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Fluorescence Lifetimes

Martin Hof, Radek Mach

The life history of an excited state electron in a luminescent probe

Internal conversion

ki ~ 1012 s-1

S2

Radiationless decay

knd > 1010 s-1

ki ~ 106

-1012 s-1

Inter-system crossing

kx ~ 104 1012 s-1

S1

Absorption

Fluorescence

kf ~ 107 109 s-1

T1

Phosphorescence

kph < 106 s-1

S0

Fluorescence is observed if kf ~> ki + kx

The time a molecule spends in the excited state is determined by the sum of the

kinetic constants of all deexcitation processes

Absorption and emission processes are almost always studied on

populations of molecules and the properties of the supposed typical

members of the population are deduced from the macroscopic properties

of the process.

fluorophores is described by a familiar rate equation:

d n* (t )

*

= - k n (t ) f (t )

dt

where n* is the number of excited elements at time t, k is the rate

constant of all deexcitation processes and f(t) is an arbitrary function of

the time, describing the time course of the excitation. The dimensions of k

are s-1 (transitions per molecule per unit time).

d n* (t )

= - n* (t ) k

dt

times. Integration gives:

*

(

t

)

=

n

n (0) exp (- kk t )

*

The lifetime

is equal to k

-1

it takes for the number of excited molecules to decay to 1/e or

36.8% of the original population according to:

n*(t )

t /

e

n*(0)

deexcitation pathways:

k = kf + ki + kx + kET + = kf + knr

kf is the rate of fluorescence, ki the rate of internal conversion and vibrational

relaxation, kx the rate of intersystem crossing, kET the rate of inter-molecular

energy transfer and knr is the sum of rates of radiationless deexcitation pathways.

non-radiative processes:

isolated molecules in gas-phase only internal conversion and

intersystem crossing

molecular environment: excited state reactions, energy transfer,

non-radiative processes:

isolated molecules in gas-phase only internal conversion and

intersystem crossing

molecular environment: excited state reactions, energy transfer,

picoseconds but can

be 8 10 ns bound

to proteins

in water, 22 ns bound to

DNA and 27ns bound to

tRNA

The lifetime of

tryptophan in

proteins ranges from

~0.1 ns up to ~8 ns

larger dipole moments of surrounding molecules can increase the efficiency of energy

transfer

The fluorescence lifetime = k-1 = (kf + knr)-1 depends on the

environment of the molecule through knr.

Fluorescence quantum yield:

QY

kf

k

kf knr

k

r

Addition of another radiationless pathway increases knr and, thus,

decreases and QY.

However, the measurement of fluorescence lifetime is more robust than

measurement of fluorescence intensity (from which the QY is

determined), because it depends on the intensity of excitation nor on

the concentration of the fluorophores.

The fluorescence intensity I (t) = kf n*(t) is proportional to n*(t) and

vice versa

Time (or pulsed) domain

intensity

a

b

A

B

short pulse (close to a -pulse)

at t = 0 and the decay of

florescence intensity is

measured. Usually by Time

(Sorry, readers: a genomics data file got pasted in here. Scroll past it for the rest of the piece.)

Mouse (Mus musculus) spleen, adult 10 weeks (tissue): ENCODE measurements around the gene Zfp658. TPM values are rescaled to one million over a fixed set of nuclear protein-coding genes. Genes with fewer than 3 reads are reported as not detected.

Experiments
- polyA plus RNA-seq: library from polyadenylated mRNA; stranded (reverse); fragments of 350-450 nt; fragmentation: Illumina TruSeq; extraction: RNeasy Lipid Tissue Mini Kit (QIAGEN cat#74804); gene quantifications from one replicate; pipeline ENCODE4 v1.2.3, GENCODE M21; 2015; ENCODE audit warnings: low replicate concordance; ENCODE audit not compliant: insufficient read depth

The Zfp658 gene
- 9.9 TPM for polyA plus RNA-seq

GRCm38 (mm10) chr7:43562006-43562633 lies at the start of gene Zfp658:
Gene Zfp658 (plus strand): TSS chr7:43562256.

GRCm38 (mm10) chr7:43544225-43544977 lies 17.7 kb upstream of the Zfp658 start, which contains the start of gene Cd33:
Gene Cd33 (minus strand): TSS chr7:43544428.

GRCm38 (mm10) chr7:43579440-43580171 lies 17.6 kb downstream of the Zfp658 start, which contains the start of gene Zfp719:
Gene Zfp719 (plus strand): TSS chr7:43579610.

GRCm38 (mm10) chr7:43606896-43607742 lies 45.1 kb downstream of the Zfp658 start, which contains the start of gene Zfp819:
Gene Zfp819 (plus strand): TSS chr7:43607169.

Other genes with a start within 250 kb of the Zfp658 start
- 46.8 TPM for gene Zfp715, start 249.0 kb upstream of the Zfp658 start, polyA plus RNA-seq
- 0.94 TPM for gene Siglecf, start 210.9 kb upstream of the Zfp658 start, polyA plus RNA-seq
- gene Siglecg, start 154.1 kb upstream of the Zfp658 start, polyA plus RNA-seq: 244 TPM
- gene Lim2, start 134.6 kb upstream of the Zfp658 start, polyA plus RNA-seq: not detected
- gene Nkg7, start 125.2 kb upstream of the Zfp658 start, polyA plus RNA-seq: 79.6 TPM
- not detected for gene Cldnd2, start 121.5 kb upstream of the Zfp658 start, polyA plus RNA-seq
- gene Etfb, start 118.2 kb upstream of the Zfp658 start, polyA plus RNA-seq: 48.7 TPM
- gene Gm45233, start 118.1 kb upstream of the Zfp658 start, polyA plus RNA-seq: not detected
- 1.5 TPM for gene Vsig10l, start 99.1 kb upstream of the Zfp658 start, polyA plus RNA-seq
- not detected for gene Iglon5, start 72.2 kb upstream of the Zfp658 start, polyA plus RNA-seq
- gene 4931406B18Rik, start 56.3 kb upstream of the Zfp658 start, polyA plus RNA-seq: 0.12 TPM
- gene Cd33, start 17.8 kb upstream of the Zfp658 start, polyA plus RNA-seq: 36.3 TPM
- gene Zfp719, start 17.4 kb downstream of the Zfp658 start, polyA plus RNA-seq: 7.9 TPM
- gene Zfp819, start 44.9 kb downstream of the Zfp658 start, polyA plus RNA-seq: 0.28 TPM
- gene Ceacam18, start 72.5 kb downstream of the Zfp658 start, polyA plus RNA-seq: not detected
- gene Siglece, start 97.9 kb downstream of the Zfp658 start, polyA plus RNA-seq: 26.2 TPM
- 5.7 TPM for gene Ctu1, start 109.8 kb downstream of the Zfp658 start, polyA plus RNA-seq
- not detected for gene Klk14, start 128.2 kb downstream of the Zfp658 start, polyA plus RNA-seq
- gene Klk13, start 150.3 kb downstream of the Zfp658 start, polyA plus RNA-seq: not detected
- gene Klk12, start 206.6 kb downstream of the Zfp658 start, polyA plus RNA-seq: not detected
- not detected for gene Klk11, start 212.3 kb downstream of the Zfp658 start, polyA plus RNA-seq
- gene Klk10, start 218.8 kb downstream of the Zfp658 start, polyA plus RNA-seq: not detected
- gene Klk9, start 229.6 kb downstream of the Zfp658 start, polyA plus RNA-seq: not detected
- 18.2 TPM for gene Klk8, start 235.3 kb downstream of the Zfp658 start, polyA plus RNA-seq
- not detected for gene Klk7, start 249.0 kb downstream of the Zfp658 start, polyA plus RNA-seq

Correlated Single Photon

Counting (TCSPC)

I (t ) = I (0) exp (- t / )

time

modulated with circular

frequency and so is the

emission. Fluorescence lifetime

can be deduced from the phase

shift and modulation m.

1

= tan

1 1

m =

1

2

m

Ideal single-exponential decay of fluorescence intensity (excited by a -pulse at t = 0)

The real fluorescence decay is a convolution with the profile of the excitation pulse

IR (t ) I(t ) P(t )

The measured fluorescence decay is a convolution of the real decay with the response

of the detection

IM (t ) IR (t ) R(t )

The instrument response function iREF is typically measured as a response of the

instrument to scattered excitation pulse.

The parameters of I(t) (the lifetime ) are usually obtained by nonlinear fitting

combined with a deconvolution procedure.

The deconvolution is not necessary when the excitation pulse is very short

compared to the lifetime (fs-lasers) and/or high precision of lifetime determination

is not required. A part of the measured decay closest to the excitation pulse is

then excluded from the analysis (tail fitting).

single-exponential decay

distinct lifetimes)

I t I 0

ie

lifetimes i and fractions i. An increase in the number of fitted parameters represents

increases the risk of artefacts (more than 3 lifetimes not recommended)

Alternatively maximum entropy method can be used allows analysis of continuous

distributions of lifetimes.

2

Mean lifetime an average time a

molecule spends in the excited state

t I(t ) dt

0

I(t )dt

0

i

i

monochromator /

filter

pulsed

laser

sample

detector and discriminator or

from the pulse generator which

drives the laser pulses

START

TAC

monochromator /

filter

detector

STOP

discriminator

multichannel analyzer

generates an array of numbers of detected photons within short time

intervals photon arrival histogram

photo diode (APD)

Discriminator

eliminates noise (dark counts of the photodetector) and generates pulses which are

independent of the actual shape and amplitude of the detector pulse (which is

generated when a photon hits the detector)

Leading edge discriminator

voltage

amplitude increases time jitter

threshold

time

(1-f) I(t-)

- f I(t)

signal in one branch is inverted and in

the other delayed and then they are

added together

the zero point used for timing

independent of amplitude

10 V

ramp by charging a capacitor

voltage

START

pulse (synchronized with the excitation

pulse)

time

STOP

50 ps

the charging is stopped by a pulse from the detector (photon arrival) and the

reached voltage is stored by the multichannel analyzer.

if no photon is detected TAC is reset when reaching the maximum voltage